Rui folded the last of his clothes into a large cloth bag. He had checked and re-checked making sure he had all the sets of clothes he needed. Five sets of undergarments, as well as general purpose clothes. He packed in all of his necessities and belongings carefully, ensuring they would all fit in once he folded and tied the cloth down. This world did have the equivalent of suit-cases, but they were a bit on the expensive side.
Rui had declined the offer of being bought one by the Orphanage, he wasn’t profligate by any stretch, what was the point of wasting precious money when there was a perfectly apt and cheap alternative? Thankfully, for the same reason, he had few belongings. His luggage ended up being conveniently light and small.
“The day has finally come…” Rui mused to himself.
Nearly a month had passed since the Induction Ceremony, the long-awaited and sought start of the Rui’s first Academic year was the very next day. Tomorrow, Rui would leave the Quarrier Orphanage and head to the Mantian branch of the Kandrian Martial Academy where he would stay until he became a Martial Squire, or, God forbid, was expelled. Not that Rui had any intention of getting expelled. In the past month, he had memorized the rules of the Academy quite well, he was determined to not give them even the tiniest hole that could be conceived as a violation of the rules.
“Rui, it’s dinner time!” Myra called out.
“Yeah, I’ll be there in a second.” He replied, having tied up his make-shift cloth bag and put it on his bed. He sauntered into the dining room pausing, everyone had already gathered at the tables, even the utensils and food was in place, yet they all waited for Rui to take his place. There were eighteen children and fourteen adults, far more than usual.
Many former members of the Orphanage during Rui’s time, who had moved out and started their own family, were also present. These were people who had formed strong bonds with Rui as he’d grown up, having known Rui practically his entire life. They’d taken time away from their families to be present to send Rui off.
The sight evoked emotion. It made his inevitable departure much more painful.
“Oh? Looks like the star of tonight’s celebration is here.” Nina smirked, offering him the seat at the head of the table.
“He sure kept us waiting.” Farion grumbled, putting on a grumpy façade.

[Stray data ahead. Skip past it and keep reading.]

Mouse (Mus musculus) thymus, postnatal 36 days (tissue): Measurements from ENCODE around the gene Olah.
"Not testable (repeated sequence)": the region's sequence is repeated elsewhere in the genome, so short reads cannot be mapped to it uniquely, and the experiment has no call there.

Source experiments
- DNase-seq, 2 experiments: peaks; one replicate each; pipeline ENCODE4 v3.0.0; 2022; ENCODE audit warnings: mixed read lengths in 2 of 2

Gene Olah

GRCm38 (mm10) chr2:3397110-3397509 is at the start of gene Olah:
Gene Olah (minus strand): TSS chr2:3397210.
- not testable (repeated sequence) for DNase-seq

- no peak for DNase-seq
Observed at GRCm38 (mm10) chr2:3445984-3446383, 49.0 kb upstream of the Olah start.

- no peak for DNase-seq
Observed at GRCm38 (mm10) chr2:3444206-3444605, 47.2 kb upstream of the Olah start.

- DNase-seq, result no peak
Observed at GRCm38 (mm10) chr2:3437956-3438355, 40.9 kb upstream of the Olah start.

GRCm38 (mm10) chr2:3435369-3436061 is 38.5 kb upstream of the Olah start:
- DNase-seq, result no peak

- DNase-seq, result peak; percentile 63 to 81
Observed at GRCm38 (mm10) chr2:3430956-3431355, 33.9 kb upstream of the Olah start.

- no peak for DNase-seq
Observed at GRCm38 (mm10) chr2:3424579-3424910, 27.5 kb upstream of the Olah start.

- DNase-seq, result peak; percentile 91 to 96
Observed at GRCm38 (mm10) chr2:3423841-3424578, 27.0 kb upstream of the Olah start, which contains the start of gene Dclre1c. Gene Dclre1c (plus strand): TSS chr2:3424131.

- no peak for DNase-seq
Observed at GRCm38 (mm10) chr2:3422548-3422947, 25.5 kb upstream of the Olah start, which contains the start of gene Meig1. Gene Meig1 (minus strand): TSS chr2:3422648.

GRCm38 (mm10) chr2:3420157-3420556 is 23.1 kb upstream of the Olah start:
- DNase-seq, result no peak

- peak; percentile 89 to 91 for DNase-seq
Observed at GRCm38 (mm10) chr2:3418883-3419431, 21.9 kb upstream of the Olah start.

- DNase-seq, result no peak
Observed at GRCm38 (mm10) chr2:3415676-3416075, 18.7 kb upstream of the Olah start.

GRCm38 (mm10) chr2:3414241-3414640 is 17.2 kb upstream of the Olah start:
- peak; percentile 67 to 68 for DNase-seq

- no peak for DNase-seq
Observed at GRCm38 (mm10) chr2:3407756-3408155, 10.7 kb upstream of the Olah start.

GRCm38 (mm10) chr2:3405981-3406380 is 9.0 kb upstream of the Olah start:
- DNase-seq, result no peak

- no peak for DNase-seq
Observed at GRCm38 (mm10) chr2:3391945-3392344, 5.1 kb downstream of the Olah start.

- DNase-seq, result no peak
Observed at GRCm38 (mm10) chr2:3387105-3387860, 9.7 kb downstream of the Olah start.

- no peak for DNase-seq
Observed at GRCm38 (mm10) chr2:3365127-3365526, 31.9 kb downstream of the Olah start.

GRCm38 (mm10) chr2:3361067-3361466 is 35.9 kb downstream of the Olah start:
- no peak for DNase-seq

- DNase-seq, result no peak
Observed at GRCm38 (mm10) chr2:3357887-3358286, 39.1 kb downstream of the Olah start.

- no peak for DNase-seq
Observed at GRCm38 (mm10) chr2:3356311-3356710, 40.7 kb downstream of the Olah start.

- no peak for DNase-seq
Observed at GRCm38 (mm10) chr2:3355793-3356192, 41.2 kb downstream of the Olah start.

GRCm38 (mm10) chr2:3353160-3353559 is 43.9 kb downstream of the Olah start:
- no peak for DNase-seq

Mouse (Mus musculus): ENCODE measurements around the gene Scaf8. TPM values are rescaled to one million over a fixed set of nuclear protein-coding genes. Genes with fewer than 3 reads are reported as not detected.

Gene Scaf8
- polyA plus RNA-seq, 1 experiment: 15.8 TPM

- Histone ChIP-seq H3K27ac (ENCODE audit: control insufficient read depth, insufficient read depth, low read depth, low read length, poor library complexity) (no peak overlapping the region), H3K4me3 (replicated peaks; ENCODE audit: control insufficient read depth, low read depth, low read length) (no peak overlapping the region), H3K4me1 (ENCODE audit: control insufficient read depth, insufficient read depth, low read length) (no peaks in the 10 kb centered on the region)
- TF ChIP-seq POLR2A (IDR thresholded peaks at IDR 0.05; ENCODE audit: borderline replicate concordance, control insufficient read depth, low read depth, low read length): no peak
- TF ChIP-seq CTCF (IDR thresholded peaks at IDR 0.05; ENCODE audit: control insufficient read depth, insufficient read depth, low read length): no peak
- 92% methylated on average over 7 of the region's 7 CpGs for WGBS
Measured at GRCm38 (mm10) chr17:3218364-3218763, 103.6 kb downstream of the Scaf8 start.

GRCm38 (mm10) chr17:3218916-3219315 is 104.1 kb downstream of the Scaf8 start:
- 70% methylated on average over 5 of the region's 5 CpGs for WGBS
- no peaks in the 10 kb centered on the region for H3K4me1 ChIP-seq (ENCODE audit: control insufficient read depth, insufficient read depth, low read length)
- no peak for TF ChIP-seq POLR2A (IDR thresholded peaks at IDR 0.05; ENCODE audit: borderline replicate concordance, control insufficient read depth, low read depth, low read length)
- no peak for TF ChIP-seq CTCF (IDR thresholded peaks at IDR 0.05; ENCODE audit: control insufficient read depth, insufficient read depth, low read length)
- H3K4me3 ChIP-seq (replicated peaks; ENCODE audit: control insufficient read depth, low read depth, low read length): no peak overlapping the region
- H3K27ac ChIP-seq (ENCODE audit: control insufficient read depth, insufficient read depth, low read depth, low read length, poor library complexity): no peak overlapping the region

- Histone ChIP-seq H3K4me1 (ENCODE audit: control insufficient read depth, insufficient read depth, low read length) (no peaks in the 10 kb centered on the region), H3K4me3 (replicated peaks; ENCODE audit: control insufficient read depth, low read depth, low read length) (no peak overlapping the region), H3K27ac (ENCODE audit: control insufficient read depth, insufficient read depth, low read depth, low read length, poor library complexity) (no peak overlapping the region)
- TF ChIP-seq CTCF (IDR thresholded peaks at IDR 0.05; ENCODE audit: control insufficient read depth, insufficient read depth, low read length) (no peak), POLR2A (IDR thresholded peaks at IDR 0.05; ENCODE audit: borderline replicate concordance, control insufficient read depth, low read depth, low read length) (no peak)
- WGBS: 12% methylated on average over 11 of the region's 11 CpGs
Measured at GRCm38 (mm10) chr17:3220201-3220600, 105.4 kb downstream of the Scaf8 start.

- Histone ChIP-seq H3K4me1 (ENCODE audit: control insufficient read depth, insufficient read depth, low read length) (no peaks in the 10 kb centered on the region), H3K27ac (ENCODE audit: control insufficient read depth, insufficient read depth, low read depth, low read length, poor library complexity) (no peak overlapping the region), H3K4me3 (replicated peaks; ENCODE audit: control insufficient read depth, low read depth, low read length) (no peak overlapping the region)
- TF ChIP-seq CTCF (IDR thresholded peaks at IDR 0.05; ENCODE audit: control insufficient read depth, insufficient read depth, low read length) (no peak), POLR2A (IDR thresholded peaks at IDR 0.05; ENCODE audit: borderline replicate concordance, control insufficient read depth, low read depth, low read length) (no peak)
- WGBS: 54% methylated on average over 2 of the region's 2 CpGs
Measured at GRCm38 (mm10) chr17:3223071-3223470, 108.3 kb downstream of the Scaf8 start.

“Now now, he has a big day tomorrow with plenty of preparation, cut him some slack, will you?” Alice chided.
“Come on Rui.” Julian smiled, coaxing Rui. “Let’s eat.”
The entire room conveyed their love for him in their own way, welcoming him. He smiled and took his seat without a word; he was choked with emotion. He didn’t trust himself to not burst down sobbing if he opened his mouth. He didn’t want to ruin the mood with sorrow.
The adults began serving, which in itself took a while. Myra had planned a feast for this day; the last day Rui would live with them for quite a while.
He indulged himself with food and love as dinner proceeded with boisterous energy. There was many a reunion, the mood was extremely high.
Watching everyone hit him hard. This was what he was forgoing. Was it really worth it? It wasn’t as if he hadn’t thought about this before. The answer was always the same too. Yet, today, of all days, he found it hard to reaffirm it.
“Don’t look so sad Rui.” Julian consoled with a serene smile. “I know exactly how you feel. After all, I felt the same way when I left for the Kandrian Institute of Sciences.”
Julian had spent two years in the Kandrian Institute of Sciences for a higher education at the age of sixteen, before graduating and being accepted as an apprentice scholar.
“It’s painful to be separated from your family. But your life is your life, Rui. You need to live it, you owe that to yourself.”
“Don’t worry, we’ll be seeing you during the season breaks, and to congratulate when you graduate successfully graduate as a Martial Artist.” Julian consoled.
“Cheer up Rui, don’t look so down!” Alice refilled his plate with another large serving.
He obliged, as much as he could. Alice really did serve him far too much. He looked down at the large pile of meat and rice that occupied his plate, sighing in resignation.
(‘I hope eating this much won’t make me ill on the first day of the Academy.’)
He hoped the Academy had some potions that could instantly fix indigestion. It wasn’t too much to ask considering the miracles that potions were capable of.
Still, he appreciated it, even if it were ill-advised on the stomach. The food was truly extravagant. The Orphanage had pulled all stops for this celebration and farewell party of his. He ate his food as he engaged with various people who came to speak with him. As the star of the dinner and the focus of the night, many people, children and adult alike were interested in conversing with him.
After a while he excused himself for some fresh air, heading out into the balcony. He wasn’t accustomed to dealing with this much food or people, certainly not simultaneously.
(‘It’s like they’re trying to cram all the home-cooked food and family I’ll be missing in my time in the Academy in one night.’) He mused, burping a bit to free up some space in his bloated belly.
(‘We haven’t even gotten to desert yet…’) Thankfully, Rui believed in the saying that desert went to the heart. He rarely had multiple course meals. It was something that Orphanage could not afford to do, at least, on even an occasional basis.
(‘Well, all said and done, I ought to enjoy it while it lasts.’) Rui relented. He returned to the dining room.